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January 1947 February 1947 March 1947 Summary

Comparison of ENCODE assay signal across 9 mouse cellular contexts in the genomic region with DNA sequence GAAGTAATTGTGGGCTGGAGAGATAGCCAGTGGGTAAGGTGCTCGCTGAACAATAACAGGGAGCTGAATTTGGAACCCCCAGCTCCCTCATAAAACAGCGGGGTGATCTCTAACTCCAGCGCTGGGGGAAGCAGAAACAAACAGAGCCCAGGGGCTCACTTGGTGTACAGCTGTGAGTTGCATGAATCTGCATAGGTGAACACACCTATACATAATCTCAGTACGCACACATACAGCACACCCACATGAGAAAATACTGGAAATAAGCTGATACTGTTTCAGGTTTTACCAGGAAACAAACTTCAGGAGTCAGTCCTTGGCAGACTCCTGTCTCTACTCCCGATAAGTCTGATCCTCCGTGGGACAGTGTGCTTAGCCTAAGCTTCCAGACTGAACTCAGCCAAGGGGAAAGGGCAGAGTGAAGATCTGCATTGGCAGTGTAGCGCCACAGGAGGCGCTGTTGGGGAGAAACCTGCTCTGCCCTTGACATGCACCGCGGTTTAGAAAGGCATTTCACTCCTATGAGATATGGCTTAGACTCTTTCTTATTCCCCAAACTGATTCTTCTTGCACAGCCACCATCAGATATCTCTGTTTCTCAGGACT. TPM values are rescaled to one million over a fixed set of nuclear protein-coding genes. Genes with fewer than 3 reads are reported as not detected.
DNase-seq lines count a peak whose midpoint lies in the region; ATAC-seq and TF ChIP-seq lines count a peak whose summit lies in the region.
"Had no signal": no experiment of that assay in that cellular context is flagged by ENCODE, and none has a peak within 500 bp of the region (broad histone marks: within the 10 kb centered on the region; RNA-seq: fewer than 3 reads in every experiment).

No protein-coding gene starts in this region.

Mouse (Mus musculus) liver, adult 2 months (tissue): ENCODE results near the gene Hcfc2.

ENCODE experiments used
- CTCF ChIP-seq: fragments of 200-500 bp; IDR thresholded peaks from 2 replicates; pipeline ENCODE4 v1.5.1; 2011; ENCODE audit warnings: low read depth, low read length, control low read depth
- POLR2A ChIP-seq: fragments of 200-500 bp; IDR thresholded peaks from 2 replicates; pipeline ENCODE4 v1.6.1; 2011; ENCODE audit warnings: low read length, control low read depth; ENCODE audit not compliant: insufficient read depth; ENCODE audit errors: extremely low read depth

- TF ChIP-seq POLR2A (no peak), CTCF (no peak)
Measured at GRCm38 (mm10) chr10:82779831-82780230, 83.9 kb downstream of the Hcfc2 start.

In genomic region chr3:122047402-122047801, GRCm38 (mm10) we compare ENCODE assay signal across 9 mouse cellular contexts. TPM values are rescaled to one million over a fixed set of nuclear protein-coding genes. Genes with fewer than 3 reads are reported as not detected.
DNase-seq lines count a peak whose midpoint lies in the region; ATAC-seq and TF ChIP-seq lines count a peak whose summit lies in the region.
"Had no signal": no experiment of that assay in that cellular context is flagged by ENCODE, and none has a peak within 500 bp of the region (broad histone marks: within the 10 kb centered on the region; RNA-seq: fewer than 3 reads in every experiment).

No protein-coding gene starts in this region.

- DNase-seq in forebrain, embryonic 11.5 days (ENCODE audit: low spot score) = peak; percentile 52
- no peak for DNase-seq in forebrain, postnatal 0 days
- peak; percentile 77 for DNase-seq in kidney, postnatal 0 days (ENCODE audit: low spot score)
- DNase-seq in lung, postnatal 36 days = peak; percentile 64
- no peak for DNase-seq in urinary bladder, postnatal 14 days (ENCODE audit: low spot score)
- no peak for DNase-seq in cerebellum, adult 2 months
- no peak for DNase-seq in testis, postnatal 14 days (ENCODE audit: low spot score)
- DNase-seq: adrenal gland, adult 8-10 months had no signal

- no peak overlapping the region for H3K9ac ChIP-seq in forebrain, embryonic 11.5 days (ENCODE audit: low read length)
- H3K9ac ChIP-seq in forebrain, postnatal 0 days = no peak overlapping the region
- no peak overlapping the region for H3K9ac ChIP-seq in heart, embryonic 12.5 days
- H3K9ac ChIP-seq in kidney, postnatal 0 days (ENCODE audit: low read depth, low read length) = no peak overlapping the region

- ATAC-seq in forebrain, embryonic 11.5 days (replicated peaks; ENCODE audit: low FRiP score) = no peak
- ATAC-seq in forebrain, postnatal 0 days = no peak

As a 70 year-old, I have held back from mailing "lengthy" contributions to this group as I have felt myself totally unsuited in my ability to add anything of deep scientific value. Though I have been extensively involved with both "climate" and the Met. Office on a co- operating basis since 1946, I have never been involved "professionally" and have thus considered myself something of an outsider to the group when judged against other "luminaries" who regularly contribute mailings of considerable merit to it. However, in view of some recent postings I feel that perhaps I can contribute a little of interest on what, to me, was an event, which like all who lived through it, I will never forget: the winter of 1947. I was at the time only 16 and still at school, so I do ask all readers to bear this in mind when evaluating what eventually appears in these articles since all of the data used in them was compiled by me at the time. My site, though at the time only supplying rainfall data to the Met. Office, was a fully acceptable one regarding exposure, though the instruments were not of standard Met. Office issue with the exception of the gauge. Since the winter of 1947 was both long and full of incidents, I will be forwarding my comments in four parts dealing with the months of January, February and March, plus a summary of the full winter. I hope that this will fill in for some of you who, through the vagaries of Nature, have never seen a really hard winter with its many events of interest. I still remember the awe that this period instilled in me as a teenager, just through the war years with much rationing still in place, austerity measures in full swing, and a coal shortage and rail-strike thrown in for good measure! And so, the opening gambit will be the month of January. January 1947 January 1947 began fairly mild and wet, the first five days seeing 17.1mm of rain, the heaviest being on the 5th by which time cooler air had begun to encroach from the Continent with a SE wind gusting no higher than 14 knots. This cooler air brought a heavy fall of snow early on the 6th giving an accumulated depth of 5cm of level snow at 09 hr. This was added to during the day and overnight with 9cm lying by dawn on the 7th, the daytime maximum on the 6th having risen no higher than -1.1C with an overnight air minimum of -3.3C and a snow- surface minimum of -6.7C. During the 7th the snow turned to sleet then rain, though snow still continued to lie until the morning of the 9th by which time it was very patchy. The weather then turned much milder under mainly westerly winds, with rain on most days until the 17th when it became fine and sunny. The 16th saw 5.7 hours of sunshine and the 17th 6.1 hours, daytime maximum temperatures reaching 12.8C on the 16th. The 18th saw a return to cooler conditions with a maximum of 8.9C though it was not until the 20th that night frosts again set in with a minimum of -2.2C. By the 22nd much colder NE winds brought in frequent snow showers leading to a full snow cover of 2.5cm by 09hr on the 23rd. Daytime maxima rose no higher than 0.6C on both the 23rd and 24th with snow-surface minima of -5.0C and -6.7C. Further heavy snow showers occurred on the 25th and 26th bringing the level snow cover to 13.5cm by 09hr on the 27th. Heavy snowfall continued on the 27th and 28th, the winds gusting to 28 knots causing widespread drifting up to depths of 6ft in many rural areas. In addition persistent frost then set in with daytime maxima of -1.1C on the 26th, 27th and 28th and as low as -5.6C on the 29th by which time the level snow lay 18cm deep. The gusting SE'ly winds piled up even deeper drifts, many of the minor roads becoming almost impassable. Overnight temperatures fell as low as - 10.0C in the air on the 28th with a snow-surface minimum of -11.7C on the 29th and -13.3C on the 30th. Further continuous snow occurred on the 31st though the daytime maximum was -0.6C with a night minimum of - 7.2C. By the end of the month level snow lay 14cm deep with drifts of up to 8 feet in isolated and open areas. In summary, 16 days had snow, 4 had sleet, and snow lay on 13 days to a maximum level depth of 18cm and drifts of up to 8 feet. Air frost occurred on 13 days with ground frost on 24, precipitation in one form or another occurring on 22days. Sunshine totalled 46 hours with 13 days totally sunless, and "rainfall" 70.2mm. Winds were predominantly SE'ly on 14 occasions with a maximum gust to 43 knots on the 12th. The maximum air temperature was 12.8C on the 16th with a minimum of -10.0C on the 28th. The coldest day was the 29th with -5.6C and the warmest night the 16th with 8.9C. The mean maximum temperature was 4.0C, the mean minimum -1.3C and the mean daily 1.3C. Thus ended January 1947, the start of what was to be a memorable and extremely trying spell of severe winter weather